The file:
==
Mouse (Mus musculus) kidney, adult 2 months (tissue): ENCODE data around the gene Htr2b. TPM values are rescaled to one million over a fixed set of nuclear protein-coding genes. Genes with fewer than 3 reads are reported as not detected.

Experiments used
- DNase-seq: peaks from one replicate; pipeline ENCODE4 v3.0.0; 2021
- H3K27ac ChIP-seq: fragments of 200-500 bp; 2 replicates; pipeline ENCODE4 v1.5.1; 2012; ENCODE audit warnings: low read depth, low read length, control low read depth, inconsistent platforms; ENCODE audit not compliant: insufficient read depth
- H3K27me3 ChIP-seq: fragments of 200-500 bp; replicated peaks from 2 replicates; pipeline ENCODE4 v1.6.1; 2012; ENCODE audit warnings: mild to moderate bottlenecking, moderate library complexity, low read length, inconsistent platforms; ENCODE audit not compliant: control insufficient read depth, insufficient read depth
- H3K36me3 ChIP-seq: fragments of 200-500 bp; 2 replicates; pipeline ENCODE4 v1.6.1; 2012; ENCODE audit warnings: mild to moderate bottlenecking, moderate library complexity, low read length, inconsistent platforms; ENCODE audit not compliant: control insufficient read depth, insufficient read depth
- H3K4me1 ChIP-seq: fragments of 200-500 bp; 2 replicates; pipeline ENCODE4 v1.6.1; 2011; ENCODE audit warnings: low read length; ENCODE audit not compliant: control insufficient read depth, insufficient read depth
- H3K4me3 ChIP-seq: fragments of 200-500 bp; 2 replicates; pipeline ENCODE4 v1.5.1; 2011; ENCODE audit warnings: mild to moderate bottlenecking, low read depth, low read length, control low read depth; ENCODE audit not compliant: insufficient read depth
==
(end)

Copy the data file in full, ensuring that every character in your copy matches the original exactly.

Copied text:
Mouse (Mus musculus) kidney, adult 2 months (tissue): ENCODE data around the gene Htr2b. TPM values are rescaled to one million over a fixed set of nuclear protein-coding genes. Genes with fewer than 3 reads are reported as not detected.

Experiments used
- DNase-seq: peaks from one replicate; pipeline ENCODE4 v3.0.0; 2021
- H3K27ac ChIP-seq: fragments of 200-500 bp; 2 replicates; pipeline ENCODE4 v1.5.1; 2012; ENCODE audit warnings: low read depth, low read length, control low read depth, inconsistent platforms; ENCODE audit not compliant: insufficient read depth
- H3K27me3 ChIP-seq: fragments of 200-500 bp; replicated peaks from 2 replicates; pipeline ENCODE4 v1.6.1; 2012; ENCODE audit warnings: mild to moderate bottlenecking, moderate library complexity, low read length, inconsistent platforms; ENCODE audit not compliant: control insufficient read depth, insufficient read depth
- H3K36me3 ChIP-seq: fragments of 200-500 bp; 2 replicates; pipeline ENCODE4 v1.6.1; 2012; ENCODE audit warnings: mild to moderate bottlenecking, moderate library complexity, low read length, inconsistent platforms; ENCODE audit not compliant: control insufficient read depth, insufficient read depth
- H3K4me1 ChIP-seq: fragments of 200-500 bp; 2 replicates; pipeline ENCODE4 v1.6.1; 2011; ENCODE audit warnings: low read length; ENCODE audit not compliant: control insufficient read depth, insufficient read depth
- H3K4me3 ChIP-seq: fragments of 200-500 bp; 2 replicates; pipeline ENCODE4 v1.5.1; 2011; ENCODE audit warnings: mild to moderate bottlenecking, low read depth, low read length, control low read depth; ENCODE audit not compliant: insufficient read depth